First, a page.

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The Haitian-Dominican Migration Crisis

DR Expells Marie Matte Mayanm and her twins

Absolute DR crime
Published: November 28, 2013
For most of Caricom's history, the issues faced seemed largely on how to move the regional body's agenda forward. Most of the meetings held among heads of government seemed to repeat old pledges and then promise to seek ways to develop the Community into a more meaningful trading bloc and political and diplomatic entity. We acknowledge that part of the problem of a lack of advancement lay with changes in governments when elections were held. We in the Caribbean seem to have difficulty in developing continuity from government to government on domestic as well as regional issues.
Full Article : newsday.co.tt

Gonsalves: UN must act against DR
By Miranda La Rose
Published: November 28, 2013

A MECHANISM must be put in place at the level of the United Nations (UN) to repatriate Dominican Republic (DR) citizens of Haitian heritage who have been wrongly expelled from the DR and dumped in neighbouring Haiti because of a Constitutional Court ruling.
Full Article : newsday.co.tt

Caricom blanks DR
By Julien Neaves
Published: November 27, 2013

In what Caricom chairman and TT's Prime Minister Kamla Persad-Bissessar described as the "first salvo" against the Dominican Republic (DR) following that country's Constitutional Court ruling denying citizenship to persons of Haitian heritage, Caricom has halted consideration of the DR's request for membership to the regional group.
Full Article : newsday.co.tt

Caricom to review DR ties
By Richard Lord
Published: November 27, 2013

Caricom will defer its consideration of an application for membership to the regional movement by the Dominican Republic (DR) and review its relationship with that country in Cariforum, Community of Latin American and Caribbean States (CELAC) and the Organisation of American States (OAS).
Full Article : guardian.co.tt

Caricom pressure for DR on citizen crisis
By Carla Bridglal
Published: November 26, 2013

Until the Dominican Republic changes its position of stripping people of Haitian descent born to undocumented immigrants of their citizenship, then Caricom will not consider its application to join the Community.
"It cannot be business as usual. In light of the grave humanitarian implications of the court ruling the Community cannot allow its relationship with the Dominican Republic to continue as normal. The Community at this time will suspend consideration of the request of the Dominican Republic for membership to Caricom," current Caricom chair Prime Minister Kamla Persad-Bissessar said yesterday at a media conference after a special meeting of the Caricom Bureau at the Diplomatic Centre, St Ann's, Port of Spain.
Full Article : trinidadexpress.com

DR 'extreme' case on human rights
By Michelle Loubon
Published: November 20, 2013

Prof Rose-Marie Antoine, St Augustine campus dean of the Faculty of Law and commissioner on the Inter-American Commission on Human Rights and rapporteur for Persons of African Descent and Against Discrimination, says all seven commissioners will be going into the Dominican Republic (DR) from December 2 to 6 to "interrogate the hu­man rights situation". They will be meeting with President Danilo Medina Sanchez.
Full Article : trinidadexpress.com

Sin Estado: Stateless in Santo Domingo
By Jabari Fraser
Published: November 16, 2013

Try as some of them may, to stay away from public glare or government authorities, for many Haitian-Dominicans, whose status on the Spanish-Speaking side of Hispaniola is not regular. Judgment 168/13 is bringing all of the "compatriotas" out.
Full Article : trinidadexpress.com

Caricom Bureau needs no long meeting on the DR issue
By Jamaica Observer Editorial
Published: November 15, 2013

The Caricom chair, Prime Minister Kamla Persad-Bissessar, has finally emerged from her slumber on this most egregious issue and has called a meeting of the Caricom Bureau for Tuesday to consider, we are told, "effective initiatives" against the Constitutional Court ruling that will strip citizenship from thousands of people of Haitian descent living in the Dominican Republic.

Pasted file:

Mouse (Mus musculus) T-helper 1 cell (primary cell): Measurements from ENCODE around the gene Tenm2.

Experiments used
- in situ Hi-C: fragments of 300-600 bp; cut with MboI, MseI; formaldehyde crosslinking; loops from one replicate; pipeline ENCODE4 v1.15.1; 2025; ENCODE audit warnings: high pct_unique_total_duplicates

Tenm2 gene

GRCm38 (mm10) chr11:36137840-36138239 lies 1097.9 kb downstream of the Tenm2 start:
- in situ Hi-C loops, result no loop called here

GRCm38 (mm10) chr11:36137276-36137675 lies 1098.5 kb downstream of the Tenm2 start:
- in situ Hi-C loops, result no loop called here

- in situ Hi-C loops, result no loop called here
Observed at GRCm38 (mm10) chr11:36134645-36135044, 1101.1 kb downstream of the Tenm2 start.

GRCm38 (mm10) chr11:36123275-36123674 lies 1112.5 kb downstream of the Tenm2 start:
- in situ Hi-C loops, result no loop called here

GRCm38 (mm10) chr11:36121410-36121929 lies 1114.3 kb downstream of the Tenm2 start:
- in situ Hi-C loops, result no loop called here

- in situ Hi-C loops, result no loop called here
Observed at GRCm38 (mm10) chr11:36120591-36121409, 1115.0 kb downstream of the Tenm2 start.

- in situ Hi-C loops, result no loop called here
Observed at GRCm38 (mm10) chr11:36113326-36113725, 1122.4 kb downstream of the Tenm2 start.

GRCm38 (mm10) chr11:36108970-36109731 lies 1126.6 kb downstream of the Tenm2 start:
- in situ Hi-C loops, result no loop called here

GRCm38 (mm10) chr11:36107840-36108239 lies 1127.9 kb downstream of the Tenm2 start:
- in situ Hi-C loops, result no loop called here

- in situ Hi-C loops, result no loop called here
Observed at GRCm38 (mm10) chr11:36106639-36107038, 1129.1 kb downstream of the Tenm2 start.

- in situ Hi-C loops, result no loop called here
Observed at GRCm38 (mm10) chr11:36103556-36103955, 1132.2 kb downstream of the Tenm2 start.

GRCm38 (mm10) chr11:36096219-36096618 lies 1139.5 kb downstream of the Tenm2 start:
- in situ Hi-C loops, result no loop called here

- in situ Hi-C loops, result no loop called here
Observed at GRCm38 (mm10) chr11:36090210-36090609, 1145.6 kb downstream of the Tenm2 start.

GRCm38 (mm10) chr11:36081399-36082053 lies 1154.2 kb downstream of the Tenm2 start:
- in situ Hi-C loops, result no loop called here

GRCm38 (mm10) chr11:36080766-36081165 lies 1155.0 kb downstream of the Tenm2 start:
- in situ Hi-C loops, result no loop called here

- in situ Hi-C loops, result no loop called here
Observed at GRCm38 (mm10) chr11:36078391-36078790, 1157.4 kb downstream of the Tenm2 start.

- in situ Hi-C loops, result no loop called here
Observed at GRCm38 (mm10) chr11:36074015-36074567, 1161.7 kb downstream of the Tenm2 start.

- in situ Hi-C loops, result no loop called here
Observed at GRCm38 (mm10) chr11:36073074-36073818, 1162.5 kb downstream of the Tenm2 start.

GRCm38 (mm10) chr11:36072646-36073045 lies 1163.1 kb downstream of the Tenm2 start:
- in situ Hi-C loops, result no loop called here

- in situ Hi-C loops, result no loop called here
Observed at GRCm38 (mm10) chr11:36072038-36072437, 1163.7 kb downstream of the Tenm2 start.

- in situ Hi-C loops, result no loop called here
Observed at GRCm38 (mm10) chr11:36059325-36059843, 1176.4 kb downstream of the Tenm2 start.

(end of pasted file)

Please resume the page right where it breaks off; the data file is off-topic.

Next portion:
Full Article : jamaicaobserver.com

Tell DR where to get off
By Jamaica Gleaner Editorial
Published: November 15, 2013

The visit to Jamaica by Haiti's president Michel Martelly provides an opportunity for a deepening of economic and political relations between the two countries.
It should also be a platform from which Jamaica rejects any idea of Haitians being on the periphery of the Caribbean family. That message must be sent firmly to the Dominican Republic.
Full Article : jamaica-gleaner.com

Haiti - Denationalization : Sanctions requested against the Dominican Republic
Published: November 13, 2013
Ralph Gonsalves, Prime Minister of Saint Vincent and the Grenadines, called for the adoption of a series of economic sanctions against the Dominican Republic to compel the authorities of that country to reverse the judgment 168-13 of the Constitutional Tribunal (TC) to withdraw citizenship to descendants of foreigners born in the Dominican Republic after 1929, on the basis that their parents were considered "in transit", that is to say do not have an official document of residence or legal identification, a decision that particularly affects people of Haitian descent.
Full Article : haitilibre.com

Stop 'Humanitarian Crisis' In Dominican Republic, Latino Leaders Plead
By Roque Planas
Published: November 12, 2013

Latino leaders in the United States hope to stop the Dominican Republic from leaving hundreds of thousands of Haitian–descended Dominicans stateless.
Full Article : huffingtonpost.com

Ambassador: Not all are granted Dominican citizenship
Published: November 08, 2013
"Unlike the United States, the Dominican Republic does not grant citizenship to all those born within its jurisdiction. In fact, the United States is one of the few nations that maintains this practice. In most countries, it is the norm that citizenship be obtained by origin or conferred under certain conditions. Since 1929, the Constitution of the Dominican Republic has established that the children of people in transit, a temporary legal status, are not eligible for Dominican citizenship..."
Full Article : trinidadexpress.com

The dirty business of cleansing
By Sheila Rampersad
Published: November 07, 2013

Sitting with Dr Jose Serulle Ramia, Ambassador of the Dominican Republic to T&T yesterday, I heard words that had already been uttered by his partner ambassador to Washington DC, Anibal de Castro, in the New York Times of October 31–that the DR Government must follow the law i.e. Ruling 0168–13 of the country's Constitutional Tribunal; that DR is not racist towards Haitians; that it has a legitimate interest in regulating immigration; and that the ruling was a mandate to provide people affected with temporary residence permits until a regularisation plan is in place.
Full Article : trinidadexpress.com